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The Church of St Nicholas in Upper Heembeek. (Drawing by the architect Leon Van Dievoet, 1939).
The Romanesque tower of the Saints Peter and Paul Church in Lower Heembeek and the house where Jan Baptist van Helmont performed an alchemical transmutation. (Drawing by the architect Leon Van Dievoet, 1963.).

Neder-Over-Heembeek is a northern part of the City of Brussels municipality, inside the Brussels-Capital Region, Belgium. It is a former municipality which lost its municipality status when it was merged with the City of Brussels. Now it is a section of that municipality, and a predominantly industrial zone, remarkable principally for the Military Hospital, which is the National Burns and Poisons center.


It was once a small village, just named Heembeek on the edge of medieval Brussels, and was founded around a small church that became the center of a parish.

Later a second church was built around a growing hamlet in the north, and the two parishes were separated, that became two villages: Over-Heembeek ("Upper Heembeek") surrounding the church of St Nicholas in the northern part, and Neder-Heembeek ("Lower Heembeek") surrounding the church of Saints Peter and Paul in the southern part of Heembeek. Both parishes came into the possession of Dieleghem Abbey in 1112 and 1155, respectively.

During the 15th century the Goudenaken family was the owner of the castle at Lower Heembeek. In 1505, it came into the possession of the famous Busleyden family[1] with the marriage of Adriana van Goudenaken and Gilis van Busleyden. They had twelve children. Gilis was the brother of two other famous members of the family: Hieronymus van Busleyden and Frans van Busleyden (aka Franciscus Buslidius).[2] For more than a century the castle remained in the hands of the Busleyden family. In 1554, after the decease of his mother Adriana, Jan van Busleyden became Lord at Heembeek. But only two years later he died, and his son Gilis inherited Heembeek Castle in 1557. Being a minor, he came under the guardianship of his uncle Willem van Busleyden. Gilis died in Brussels in 1596. With his wife Anna he had six children. Adriaan-Eric Van Busleyden inherited Heembeek Castle, but he died in 1617. His brother Lodewijk had already died in 1615 and the castle was handed to Margareta Van Busleyden. She was married to Jan van Tiras.[3] When Margareta died in 1663 Frans-Robrecht van Tyras became heir of the castle at Lower Heembeek (sloth van busleyden op de schipvaert). He died two months later and Jan Frans 't Serclaes, the son of Joanna Van Busleyden became the next owner of het casteelke of sloth van Busleyden. He sold the castle in 1674 to the monks at Dieleghem Abbey.[4] Two years later, they resold the castle to the widow of Jan Bollaert from the well-known merchant family in Antwerp.

In 1814, the two parishes of Lower and Upper Heembeek were finally merged into one parish when the first municipality did appear in 1813, but instead of taking back the older name Heembeek, the two adjectives were kept to preserve the identity of the two parishes.[5]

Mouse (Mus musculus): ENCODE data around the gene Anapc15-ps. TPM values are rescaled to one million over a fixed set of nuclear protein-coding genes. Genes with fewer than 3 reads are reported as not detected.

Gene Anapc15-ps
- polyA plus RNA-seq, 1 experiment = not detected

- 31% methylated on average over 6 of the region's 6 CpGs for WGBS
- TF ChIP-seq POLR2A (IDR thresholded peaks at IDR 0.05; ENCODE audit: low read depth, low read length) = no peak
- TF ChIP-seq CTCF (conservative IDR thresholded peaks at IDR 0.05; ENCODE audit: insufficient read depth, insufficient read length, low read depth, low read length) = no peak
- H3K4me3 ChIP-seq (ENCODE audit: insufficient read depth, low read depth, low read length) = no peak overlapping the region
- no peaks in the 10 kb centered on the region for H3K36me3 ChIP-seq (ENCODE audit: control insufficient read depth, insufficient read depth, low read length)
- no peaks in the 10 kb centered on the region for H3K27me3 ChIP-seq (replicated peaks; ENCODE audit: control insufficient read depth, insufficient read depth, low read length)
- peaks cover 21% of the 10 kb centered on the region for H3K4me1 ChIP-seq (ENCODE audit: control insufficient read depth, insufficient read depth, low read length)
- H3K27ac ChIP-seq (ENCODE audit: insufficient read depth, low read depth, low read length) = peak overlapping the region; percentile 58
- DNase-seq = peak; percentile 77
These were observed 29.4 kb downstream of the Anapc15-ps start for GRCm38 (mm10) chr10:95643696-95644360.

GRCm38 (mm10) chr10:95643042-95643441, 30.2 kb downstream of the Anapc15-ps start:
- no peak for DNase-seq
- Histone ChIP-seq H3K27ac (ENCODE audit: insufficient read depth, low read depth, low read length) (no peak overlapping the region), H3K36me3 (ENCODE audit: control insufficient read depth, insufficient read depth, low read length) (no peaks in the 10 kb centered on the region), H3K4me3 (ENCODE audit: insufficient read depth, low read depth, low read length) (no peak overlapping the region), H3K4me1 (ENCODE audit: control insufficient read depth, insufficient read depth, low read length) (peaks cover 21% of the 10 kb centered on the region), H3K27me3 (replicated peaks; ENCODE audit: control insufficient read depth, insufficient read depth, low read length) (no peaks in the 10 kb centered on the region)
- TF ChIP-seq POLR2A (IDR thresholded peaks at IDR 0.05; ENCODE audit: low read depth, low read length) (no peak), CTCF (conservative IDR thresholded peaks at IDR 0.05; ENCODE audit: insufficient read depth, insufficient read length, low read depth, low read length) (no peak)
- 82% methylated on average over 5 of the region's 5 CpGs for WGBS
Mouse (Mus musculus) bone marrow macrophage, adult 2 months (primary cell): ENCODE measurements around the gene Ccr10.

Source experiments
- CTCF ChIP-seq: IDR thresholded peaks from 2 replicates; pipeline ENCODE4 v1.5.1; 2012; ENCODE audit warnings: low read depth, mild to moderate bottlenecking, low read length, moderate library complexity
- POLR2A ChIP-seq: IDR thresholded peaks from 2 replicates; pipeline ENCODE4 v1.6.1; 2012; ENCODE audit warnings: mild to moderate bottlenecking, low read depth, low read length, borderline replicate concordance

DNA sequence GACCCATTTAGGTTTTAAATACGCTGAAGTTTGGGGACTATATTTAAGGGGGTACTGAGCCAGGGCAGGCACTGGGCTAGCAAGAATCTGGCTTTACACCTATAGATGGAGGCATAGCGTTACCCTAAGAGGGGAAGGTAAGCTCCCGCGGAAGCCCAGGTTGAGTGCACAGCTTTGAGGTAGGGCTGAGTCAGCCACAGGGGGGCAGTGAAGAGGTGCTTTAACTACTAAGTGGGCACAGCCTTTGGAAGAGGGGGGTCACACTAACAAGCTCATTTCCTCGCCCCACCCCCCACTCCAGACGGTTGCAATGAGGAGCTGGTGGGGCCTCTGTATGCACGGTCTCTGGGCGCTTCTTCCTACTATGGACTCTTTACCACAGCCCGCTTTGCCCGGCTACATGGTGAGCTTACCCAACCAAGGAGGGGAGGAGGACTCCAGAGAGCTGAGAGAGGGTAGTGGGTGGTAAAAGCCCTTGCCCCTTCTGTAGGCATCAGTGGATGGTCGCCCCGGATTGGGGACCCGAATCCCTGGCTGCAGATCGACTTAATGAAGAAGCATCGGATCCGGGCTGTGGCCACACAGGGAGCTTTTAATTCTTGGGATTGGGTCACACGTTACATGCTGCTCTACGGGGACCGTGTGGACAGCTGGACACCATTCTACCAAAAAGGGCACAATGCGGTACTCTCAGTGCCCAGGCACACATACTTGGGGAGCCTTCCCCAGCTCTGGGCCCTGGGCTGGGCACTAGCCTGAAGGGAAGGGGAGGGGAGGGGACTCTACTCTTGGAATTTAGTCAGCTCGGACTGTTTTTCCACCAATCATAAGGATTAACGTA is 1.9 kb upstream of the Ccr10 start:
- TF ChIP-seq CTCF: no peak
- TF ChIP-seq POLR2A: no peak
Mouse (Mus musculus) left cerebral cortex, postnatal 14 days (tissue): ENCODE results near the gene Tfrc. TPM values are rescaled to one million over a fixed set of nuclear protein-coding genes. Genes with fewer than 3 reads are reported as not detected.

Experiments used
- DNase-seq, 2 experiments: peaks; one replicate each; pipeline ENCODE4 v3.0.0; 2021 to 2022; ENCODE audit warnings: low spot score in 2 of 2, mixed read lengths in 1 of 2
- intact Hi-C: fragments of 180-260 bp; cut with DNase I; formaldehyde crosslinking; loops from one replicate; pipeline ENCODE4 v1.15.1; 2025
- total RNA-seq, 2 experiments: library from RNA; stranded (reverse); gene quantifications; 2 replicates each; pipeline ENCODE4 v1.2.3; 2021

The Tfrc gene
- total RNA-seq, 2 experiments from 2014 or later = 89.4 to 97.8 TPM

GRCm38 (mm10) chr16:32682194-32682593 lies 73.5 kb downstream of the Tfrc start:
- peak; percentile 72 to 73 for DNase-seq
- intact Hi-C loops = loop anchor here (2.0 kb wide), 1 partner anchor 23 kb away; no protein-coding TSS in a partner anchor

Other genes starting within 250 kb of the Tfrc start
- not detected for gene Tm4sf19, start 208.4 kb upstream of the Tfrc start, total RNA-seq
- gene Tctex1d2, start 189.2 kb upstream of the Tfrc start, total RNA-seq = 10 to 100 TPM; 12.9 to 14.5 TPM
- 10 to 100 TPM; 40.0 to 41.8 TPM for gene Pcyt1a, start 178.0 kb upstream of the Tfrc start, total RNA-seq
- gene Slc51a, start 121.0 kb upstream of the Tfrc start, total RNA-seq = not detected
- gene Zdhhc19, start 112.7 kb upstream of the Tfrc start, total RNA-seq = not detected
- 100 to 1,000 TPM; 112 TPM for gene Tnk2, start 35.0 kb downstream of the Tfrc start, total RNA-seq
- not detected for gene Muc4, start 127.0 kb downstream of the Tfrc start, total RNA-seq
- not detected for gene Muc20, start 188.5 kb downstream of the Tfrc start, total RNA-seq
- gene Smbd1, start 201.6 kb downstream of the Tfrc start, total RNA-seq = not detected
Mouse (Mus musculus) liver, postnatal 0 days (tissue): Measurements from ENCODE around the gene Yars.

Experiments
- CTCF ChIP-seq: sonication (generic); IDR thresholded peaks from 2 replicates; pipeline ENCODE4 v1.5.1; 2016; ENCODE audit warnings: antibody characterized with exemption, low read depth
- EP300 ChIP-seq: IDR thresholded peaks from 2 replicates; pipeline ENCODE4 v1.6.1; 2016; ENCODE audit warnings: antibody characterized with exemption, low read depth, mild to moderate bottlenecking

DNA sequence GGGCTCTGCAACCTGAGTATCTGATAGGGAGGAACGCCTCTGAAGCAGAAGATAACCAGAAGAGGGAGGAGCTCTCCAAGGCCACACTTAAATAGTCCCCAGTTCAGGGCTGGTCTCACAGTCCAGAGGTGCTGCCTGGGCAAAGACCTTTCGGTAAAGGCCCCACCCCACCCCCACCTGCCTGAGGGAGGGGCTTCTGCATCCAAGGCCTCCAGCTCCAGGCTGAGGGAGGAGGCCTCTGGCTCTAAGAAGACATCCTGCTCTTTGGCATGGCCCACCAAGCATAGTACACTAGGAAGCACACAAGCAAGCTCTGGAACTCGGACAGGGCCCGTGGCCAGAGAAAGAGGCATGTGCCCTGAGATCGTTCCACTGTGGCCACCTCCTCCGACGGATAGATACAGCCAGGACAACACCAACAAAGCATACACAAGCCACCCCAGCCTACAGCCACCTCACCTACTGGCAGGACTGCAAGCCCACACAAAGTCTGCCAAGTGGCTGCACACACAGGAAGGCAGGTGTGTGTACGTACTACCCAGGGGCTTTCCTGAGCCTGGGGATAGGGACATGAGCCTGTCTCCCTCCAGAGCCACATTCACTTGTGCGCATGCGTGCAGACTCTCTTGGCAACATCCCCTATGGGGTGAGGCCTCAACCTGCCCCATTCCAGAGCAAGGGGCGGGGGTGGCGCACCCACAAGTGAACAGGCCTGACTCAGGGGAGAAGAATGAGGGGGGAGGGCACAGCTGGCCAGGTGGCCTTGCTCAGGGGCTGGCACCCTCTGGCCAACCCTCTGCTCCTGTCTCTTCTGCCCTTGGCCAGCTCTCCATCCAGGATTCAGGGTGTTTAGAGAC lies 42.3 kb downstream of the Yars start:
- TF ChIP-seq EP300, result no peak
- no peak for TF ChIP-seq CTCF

In 1921, the annexation of the former Brabantian municipalities of Haren, Laken and Neder-Over-Heembeek to Brussels took place tripling the size of the Belgian capital to its present-day extent.[6][7]

Today, now as a part of in the City of Brussels, "Heembeek" is frequently used to name various civil and commercial services located in that area (such as transportation stops, or a school), ignoring the historic distinction of parishes.


Jan van Helmont and alchemy[edit]

In 1618 or thereabouts, a most curious incident changed the course of scientific history here. In a farm near the church lived the local medic, one Jan van Helmont, a follower of the teachings of Paracelsus. His son Mercurius, a close friend, tutor and collaborator of Leibniz, records that one evening, a stranger knocked at the door and was admitted. The two men talked late into the night about alchemy, and on leaving, the stranger left van Helmont with some unusual powder: he immediately mixed it with eight ounces of mercury, sealed in a clay crucible which was heated over the fire for twenty minutes, and broke the pot - to find eight ounces of gold. There are some suggestions that this visitor may have been a researcher who had had a significant hand in events leading up to the execution of the Counts of Egmont and Hoorne for heresy in 1568. This opened van Helmont's eyes to the possibility of scientific process, and he went on to become one of the founding fathers of modern chemistry.[8]

In 1843, the same farm became the residence of Count Gioacchino Pecci, the Papal Nuncio, who showed a more than passing interest in searching the place from top to bottom. Count Pecci became Pope Leo XIII in 1878.[9]

Notable residents[edit]

Coordinates: 50°54′N 4°23′E / 50.900°N 4.383°E / 50.900; 4.383

External links[edit]


  1. ^ ‹See Tfd›(in Dutch) DE BRABANTSCHE FOLKLORE, p.35.
  2. ^ ‹See Tfd›(in Dutch) DE BRABANTSCHE FOLKLORE, p.24.
  3. ^ ‹See Tfd›(in Dutch) DE BRABANTSCHE FOLKLORE, p.39.
  4. ^ ‹See Tfd›(in Dutch) DE BRABANTSCHE FOLKLORE, p.44.
  5. ^ ‹See Tfd›(in Dutch) Erfgoed - Neder-Over-Heembeek,
  6. ^ Brussels,
  7. ^ ‹See Tfd›(in Dutch) Grensgevallen (5): Haren,, 25 August 2014
  8. ^ Alchemy Tried in the Fire: Starkey, Boyle, and the Fate of Helmontian Chymistry, Newman and Principe ISBN 978-0-226-57702-9
  9. ^ ‹See Tfd›(in Dutch) Het zijpad (2): Preekheren en vrijers bij zomeravond,, 23 August 2012